Permaculture Tips - Obtain a Yield

"The yield of a system is theoretically unlimited, or, limited only by the information and imagination of the designer." -Bill Mollisson

Permaculture designs things to be usefull! We aim to obtain at least three uses, or 'yields' from everything. This means that our designs, our choices, our actions, are fruitful and effectively provide for our needs. Too often in our culture we are encouraged to be consumers, this Permaculture principle 'Obtain a Yield', encourages us all to become aware of our potential to be producers.

Growing food (not lawns!)

In many areas the only source of food is the local shop, whilst the gardens we pass by on the way to the shop are lawns which require inputs of energy to maintain and give us very little back. Spaces where we can relax outside are important, and a lawn can provide that function -but many don't, and others are far too big! They provide us an opportunity to spend time, money and energy trying to control nature and keep things tidy! If we are going to put effort into maintaining our gardens we want to get something back from them. Food is a core need of ours which could be a yield from our gardens. Even a small space can become productive growing area.

We are all designers

Anytime we make choices we are designing, and we can think about how we can get more yields from every situation. At one farm where I worked which was quite a distance from the nearest town, we would only travel to the town if there was at least three reasons to do so which could all be stacked into the trip. If someone needed a lift from the train station, we would also do some shopping, visit friends, and deliver produce to customers in town. It's about simple efficiency, using the minimum effort to obtain the maximum effect.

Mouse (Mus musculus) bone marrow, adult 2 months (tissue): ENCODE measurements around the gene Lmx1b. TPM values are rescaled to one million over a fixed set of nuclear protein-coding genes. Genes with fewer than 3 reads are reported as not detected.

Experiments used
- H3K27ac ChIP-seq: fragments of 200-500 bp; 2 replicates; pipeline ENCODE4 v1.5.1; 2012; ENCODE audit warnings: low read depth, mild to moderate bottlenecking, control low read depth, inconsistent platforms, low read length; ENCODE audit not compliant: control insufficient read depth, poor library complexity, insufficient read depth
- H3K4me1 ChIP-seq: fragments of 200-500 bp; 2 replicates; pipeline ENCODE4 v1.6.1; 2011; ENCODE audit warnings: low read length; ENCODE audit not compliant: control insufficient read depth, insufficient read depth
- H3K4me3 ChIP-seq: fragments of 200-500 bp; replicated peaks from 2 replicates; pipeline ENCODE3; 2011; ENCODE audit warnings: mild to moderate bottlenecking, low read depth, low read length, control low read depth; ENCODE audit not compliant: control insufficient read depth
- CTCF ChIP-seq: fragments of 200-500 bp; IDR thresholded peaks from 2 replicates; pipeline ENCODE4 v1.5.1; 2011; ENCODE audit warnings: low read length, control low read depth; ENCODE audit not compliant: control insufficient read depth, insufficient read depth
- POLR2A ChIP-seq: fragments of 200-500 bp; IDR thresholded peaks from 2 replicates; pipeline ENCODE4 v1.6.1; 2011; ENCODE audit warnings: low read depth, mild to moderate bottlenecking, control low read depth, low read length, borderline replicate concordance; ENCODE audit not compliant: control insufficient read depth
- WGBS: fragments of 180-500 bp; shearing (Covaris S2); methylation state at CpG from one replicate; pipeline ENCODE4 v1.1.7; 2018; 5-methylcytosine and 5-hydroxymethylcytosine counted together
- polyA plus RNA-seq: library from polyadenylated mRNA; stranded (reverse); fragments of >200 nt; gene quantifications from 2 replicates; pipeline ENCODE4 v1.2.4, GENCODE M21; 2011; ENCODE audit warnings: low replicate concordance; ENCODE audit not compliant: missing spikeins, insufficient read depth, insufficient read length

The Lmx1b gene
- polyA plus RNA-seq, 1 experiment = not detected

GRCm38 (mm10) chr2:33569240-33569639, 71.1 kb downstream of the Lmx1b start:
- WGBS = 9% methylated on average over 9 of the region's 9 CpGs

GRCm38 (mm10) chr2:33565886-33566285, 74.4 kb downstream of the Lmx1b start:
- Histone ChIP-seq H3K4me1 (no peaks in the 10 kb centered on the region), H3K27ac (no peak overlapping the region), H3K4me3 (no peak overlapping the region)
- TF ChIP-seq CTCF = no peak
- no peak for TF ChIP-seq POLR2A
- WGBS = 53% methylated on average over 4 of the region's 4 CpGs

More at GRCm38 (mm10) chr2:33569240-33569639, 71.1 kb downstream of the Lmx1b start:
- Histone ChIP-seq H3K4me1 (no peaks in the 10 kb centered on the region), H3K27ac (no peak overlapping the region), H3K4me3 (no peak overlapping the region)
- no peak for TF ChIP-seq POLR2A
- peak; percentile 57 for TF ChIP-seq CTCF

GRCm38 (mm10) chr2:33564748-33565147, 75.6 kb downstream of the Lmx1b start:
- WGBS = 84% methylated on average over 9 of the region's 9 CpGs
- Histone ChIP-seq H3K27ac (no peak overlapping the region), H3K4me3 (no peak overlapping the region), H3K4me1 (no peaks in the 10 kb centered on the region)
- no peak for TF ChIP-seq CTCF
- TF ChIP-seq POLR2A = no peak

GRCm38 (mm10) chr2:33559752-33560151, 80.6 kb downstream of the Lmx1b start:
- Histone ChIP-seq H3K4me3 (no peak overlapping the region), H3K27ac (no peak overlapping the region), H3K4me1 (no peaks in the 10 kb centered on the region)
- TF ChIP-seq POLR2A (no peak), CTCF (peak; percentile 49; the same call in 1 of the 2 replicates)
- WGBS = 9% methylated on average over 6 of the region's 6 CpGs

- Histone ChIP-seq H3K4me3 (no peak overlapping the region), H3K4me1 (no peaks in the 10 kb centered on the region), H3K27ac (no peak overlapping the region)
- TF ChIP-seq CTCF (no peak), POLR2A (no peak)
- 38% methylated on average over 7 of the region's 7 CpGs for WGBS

Planning over time

Permaculture based systems are often long term projects. A forest garden, or an agroforestry system for example can require a lot of energy input to initially set up. Ground may have to be prepared, fencing provided and trees and plants which have to be paid for, or grown and planted out may yield little for the first few years. When such systems begin to become established the yields increase and the inputs needed to maintain the system decrease. However, we need to consider what we are going to live on in the meantime. In these examples, while the trees are small we could still use the spaces in between for annual plants such as many vegetables, or for grazing. Other potential yields could come from running workshops on pruning or grafting and other necessary tasks. By taking this approach we can multiply our yields and sustain ourselves whilst our self-maintaining system matures.

Human ecosystems

Each year in Ireland there is a weekend 'All Island' Permaculture Gathering which uses the approach described above, only it's a people, rather than a land based design! The Permaculture Gathering is an event which is created by many people working together over the year. It's 'matures' on the actual weekend of the event, -that is when the whole thing becomes a self maintaining system, when, like a mature forest garden the yields are many and the inputs are few! In the meantime however, when we are developing the site (which changes each year) we use the opportunity to share skills, learn from each other, enhance the site and build network & community. So we enjoy yields throughout the whole process.

Discovering Yields

By reflecting on what we are obtaining from a given situation we can measure how well it is working. We want to design things that work! Measurements of yields may be in many forms; recording quantity or quality of produce, listening to peoples experiences, and also being open to recieving & using unforseen returns which often increase the yield considerably! I find a helpful approach is to ask: what can this situation/land/opportunity give to me? And the other way around: what can I give?

This links nicely into the next principle we will add to our permaculture tool box: 'Apply self regulation & accept feedback'.

About the author: 

Hannah Mole is an Organic farmer, Gardener and Permaculture teacher and designer, living in County Roscommon. For more info, events and courses see

Hannah is running a weekend course called Living Permaculture this July - for more details visit

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